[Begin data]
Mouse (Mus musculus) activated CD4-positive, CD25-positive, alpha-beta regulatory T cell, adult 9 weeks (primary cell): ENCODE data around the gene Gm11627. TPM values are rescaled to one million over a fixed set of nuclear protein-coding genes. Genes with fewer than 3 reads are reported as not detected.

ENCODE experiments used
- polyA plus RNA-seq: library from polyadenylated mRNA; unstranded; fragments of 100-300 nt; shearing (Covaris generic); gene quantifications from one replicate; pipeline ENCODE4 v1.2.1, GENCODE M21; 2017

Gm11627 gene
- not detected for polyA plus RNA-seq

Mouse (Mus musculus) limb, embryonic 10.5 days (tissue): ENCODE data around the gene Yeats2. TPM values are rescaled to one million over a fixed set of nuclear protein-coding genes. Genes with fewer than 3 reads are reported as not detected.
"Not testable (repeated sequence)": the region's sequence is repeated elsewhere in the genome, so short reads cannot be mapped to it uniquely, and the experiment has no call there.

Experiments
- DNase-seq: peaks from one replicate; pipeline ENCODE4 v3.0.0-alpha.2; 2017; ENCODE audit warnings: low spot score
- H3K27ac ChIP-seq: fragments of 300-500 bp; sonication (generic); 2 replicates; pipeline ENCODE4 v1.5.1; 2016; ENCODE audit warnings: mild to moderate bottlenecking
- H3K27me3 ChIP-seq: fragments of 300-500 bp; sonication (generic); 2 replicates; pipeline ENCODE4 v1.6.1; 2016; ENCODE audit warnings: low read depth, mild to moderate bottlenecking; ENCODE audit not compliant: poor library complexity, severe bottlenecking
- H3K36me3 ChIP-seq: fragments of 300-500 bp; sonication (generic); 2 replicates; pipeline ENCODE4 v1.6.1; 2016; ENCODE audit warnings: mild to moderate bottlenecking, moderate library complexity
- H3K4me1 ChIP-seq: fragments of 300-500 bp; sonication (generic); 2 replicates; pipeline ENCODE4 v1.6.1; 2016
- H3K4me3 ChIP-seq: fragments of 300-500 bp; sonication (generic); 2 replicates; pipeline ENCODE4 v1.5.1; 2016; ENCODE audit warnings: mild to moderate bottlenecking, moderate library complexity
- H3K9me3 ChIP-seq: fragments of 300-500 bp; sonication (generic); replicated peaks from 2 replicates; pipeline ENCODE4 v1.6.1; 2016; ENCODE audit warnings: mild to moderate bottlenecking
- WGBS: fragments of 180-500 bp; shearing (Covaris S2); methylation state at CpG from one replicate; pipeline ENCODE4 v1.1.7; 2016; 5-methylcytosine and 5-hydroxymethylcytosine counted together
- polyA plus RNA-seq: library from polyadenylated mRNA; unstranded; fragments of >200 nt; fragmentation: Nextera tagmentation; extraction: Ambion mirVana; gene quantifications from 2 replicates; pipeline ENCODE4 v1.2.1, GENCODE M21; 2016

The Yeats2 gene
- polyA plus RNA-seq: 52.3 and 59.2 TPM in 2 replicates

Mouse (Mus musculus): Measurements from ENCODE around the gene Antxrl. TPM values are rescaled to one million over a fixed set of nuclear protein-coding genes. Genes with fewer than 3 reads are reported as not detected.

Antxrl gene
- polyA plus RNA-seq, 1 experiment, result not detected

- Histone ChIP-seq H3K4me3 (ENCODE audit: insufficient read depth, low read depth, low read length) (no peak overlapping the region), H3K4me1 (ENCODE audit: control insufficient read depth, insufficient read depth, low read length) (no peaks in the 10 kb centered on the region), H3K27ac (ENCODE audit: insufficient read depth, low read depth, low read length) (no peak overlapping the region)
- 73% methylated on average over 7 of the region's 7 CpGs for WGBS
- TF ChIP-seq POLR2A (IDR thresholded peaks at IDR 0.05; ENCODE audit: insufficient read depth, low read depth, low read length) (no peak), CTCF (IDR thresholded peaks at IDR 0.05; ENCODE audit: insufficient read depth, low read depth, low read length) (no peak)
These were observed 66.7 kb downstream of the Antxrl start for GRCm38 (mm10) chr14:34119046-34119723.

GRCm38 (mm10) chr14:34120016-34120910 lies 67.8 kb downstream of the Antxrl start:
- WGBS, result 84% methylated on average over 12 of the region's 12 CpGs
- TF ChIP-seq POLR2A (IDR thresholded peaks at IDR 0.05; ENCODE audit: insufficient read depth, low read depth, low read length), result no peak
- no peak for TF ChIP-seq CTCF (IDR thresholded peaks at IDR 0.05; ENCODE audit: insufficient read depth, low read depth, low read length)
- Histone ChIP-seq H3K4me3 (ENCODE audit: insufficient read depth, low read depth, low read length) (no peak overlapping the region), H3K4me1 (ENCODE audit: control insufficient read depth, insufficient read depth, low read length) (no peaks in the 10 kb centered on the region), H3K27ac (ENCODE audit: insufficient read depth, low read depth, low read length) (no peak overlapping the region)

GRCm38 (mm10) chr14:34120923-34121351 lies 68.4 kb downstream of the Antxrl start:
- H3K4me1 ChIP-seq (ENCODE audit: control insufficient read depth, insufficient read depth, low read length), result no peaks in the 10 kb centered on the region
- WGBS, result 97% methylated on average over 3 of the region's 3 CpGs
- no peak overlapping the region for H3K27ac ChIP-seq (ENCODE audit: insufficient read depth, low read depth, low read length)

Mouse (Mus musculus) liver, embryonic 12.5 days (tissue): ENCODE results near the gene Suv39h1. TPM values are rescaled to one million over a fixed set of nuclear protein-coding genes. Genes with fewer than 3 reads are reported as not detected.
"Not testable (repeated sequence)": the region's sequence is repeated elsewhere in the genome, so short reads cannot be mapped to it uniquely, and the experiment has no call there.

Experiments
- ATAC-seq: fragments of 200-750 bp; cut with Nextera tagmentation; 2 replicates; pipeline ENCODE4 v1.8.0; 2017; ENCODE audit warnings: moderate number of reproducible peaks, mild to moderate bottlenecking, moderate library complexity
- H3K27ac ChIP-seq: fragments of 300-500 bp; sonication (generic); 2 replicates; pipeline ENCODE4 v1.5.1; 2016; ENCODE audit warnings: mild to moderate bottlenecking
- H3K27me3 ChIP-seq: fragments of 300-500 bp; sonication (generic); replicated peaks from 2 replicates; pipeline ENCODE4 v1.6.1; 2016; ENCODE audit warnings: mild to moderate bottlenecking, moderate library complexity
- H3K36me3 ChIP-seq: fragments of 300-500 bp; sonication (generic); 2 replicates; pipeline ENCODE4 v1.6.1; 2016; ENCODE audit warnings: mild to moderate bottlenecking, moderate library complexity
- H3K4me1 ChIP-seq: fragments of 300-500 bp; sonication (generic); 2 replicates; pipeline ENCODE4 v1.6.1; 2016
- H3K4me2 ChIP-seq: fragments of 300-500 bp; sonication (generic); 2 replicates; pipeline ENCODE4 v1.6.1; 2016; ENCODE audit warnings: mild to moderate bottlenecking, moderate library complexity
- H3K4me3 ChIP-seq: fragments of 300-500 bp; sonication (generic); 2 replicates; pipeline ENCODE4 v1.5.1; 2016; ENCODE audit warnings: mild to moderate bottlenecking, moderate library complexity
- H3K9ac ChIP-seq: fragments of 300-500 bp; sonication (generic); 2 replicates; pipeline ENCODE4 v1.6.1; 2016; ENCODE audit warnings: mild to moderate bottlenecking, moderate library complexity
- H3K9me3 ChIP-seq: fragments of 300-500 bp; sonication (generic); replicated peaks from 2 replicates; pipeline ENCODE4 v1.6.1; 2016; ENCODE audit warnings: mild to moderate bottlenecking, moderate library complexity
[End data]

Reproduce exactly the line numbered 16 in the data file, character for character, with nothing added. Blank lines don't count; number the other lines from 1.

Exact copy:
- WGBS: fragments of 180-500 bp; shearing (Covaris S2); methylation state at CpG from one replicate; pipeline ENCODE4 v1.1.7; 2016; 5-methylcytosine and 5-hydroxymethylcytosine counted together